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Top 100 Movies of All Time Return of the King

Top 100 Movies of All Time Return of the King
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Top 100 Movies of All Time Return of the King. Wherein we at THiNC. are doing our homework, eating our peas, and attempting to learn from Hollywood’s on list of the 100 best movies of all time. If I were to make a list of the one hundred best movies of all time, almost none of these movies would be on this list. But, maybe this one might be… Lord of the Rings: Return of the King was pretty darn good.

Top 100 Movies of All Time Return of the King Walkthrough

Look. We’ve all seen this movie. Haven’t we? Regardless, if you haven’t seen this movie, or read this book, I got nothing for you. Actually. I take that back. I do have something for you. And it’ll change your life. I promise. And no, it’s not watch the Lord of the Rings trilogy. I’m not a dork. The thing I have for you is to read the books. Noob alert – start with The Hobbit. Then through the LOTR trilogy. Just go get this set right here. Basically a paperback starter kit. Cheap. Cheap for a billion printed pages anyway. If you attempted to buy this set in 1750 and you just signed over your four houses and your three carriages. Technology is a glorious thing.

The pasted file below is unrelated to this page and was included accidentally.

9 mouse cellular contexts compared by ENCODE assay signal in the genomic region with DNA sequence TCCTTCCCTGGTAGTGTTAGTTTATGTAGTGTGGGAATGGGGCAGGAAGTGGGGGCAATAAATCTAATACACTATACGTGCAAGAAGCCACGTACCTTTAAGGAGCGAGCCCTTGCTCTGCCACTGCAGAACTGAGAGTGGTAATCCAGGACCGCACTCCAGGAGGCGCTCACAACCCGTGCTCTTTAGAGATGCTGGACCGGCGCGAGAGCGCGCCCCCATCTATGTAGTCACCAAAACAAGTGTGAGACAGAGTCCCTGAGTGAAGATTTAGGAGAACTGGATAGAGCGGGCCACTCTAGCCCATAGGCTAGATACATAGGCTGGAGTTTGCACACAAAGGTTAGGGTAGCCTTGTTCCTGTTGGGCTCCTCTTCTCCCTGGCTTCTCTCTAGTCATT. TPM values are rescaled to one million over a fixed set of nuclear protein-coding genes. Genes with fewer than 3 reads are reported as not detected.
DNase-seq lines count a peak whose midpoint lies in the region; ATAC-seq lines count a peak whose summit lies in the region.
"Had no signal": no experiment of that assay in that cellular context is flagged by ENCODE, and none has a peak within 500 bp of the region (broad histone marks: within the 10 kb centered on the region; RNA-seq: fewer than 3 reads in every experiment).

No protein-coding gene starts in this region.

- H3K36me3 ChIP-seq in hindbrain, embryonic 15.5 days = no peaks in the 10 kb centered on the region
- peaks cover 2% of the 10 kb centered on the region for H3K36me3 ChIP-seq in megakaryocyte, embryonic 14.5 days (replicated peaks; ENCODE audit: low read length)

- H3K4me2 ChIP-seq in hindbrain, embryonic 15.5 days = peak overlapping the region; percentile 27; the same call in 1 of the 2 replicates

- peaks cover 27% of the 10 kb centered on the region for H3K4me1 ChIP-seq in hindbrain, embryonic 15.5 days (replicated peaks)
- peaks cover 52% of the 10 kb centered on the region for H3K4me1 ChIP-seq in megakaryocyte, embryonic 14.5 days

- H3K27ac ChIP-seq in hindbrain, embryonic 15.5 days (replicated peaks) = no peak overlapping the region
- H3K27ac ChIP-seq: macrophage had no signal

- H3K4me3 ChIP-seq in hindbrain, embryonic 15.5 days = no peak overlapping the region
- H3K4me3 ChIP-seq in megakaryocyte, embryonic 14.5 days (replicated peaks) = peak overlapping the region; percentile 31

You know the story though – the ring needs to be destroyed. The ring found by Bilbo in The Hobbit… stolen from Sméagol (Gollum). Right? But when we arrive at The Return of the King, we head into the the War of the Ring, where, finally, Gandalf reunites most of the merry band. (Except for Frodo and Samwise, who are being guided by Gollum.) After Pippin looks into Saruman’s palantir, he has visions of Sauron’s attacking Minas Tirith. Gandalf takes off to warn Gondor. And on the flip side, Samwise and Frodo watch the Witch-king lead the Nazgûl and an army of orcs onward toward Gondor. Bad. And then they begin the endless march up a cliff of stairs, that guide them to a secret passage way into Mordor. Meanwhile, the Witch-king overwhelms Osgiliath and forces Denethor’s son, Faramir, and his men to retreat.

Among the trio – Gollum sows lies and deceit by dumping their food, and making it look like Sam is the one that ate it all. And when Gollum runs them straight into Shelob, an enormous spider, they barely escape, and Frodo tells Gollum that he has to destroy the ring. Gollum? isn’t a fan of that particular plan. And are eventually captured by the orcs… but is saved by Frodo. And on they continue on their solitary journey to destroy the ring.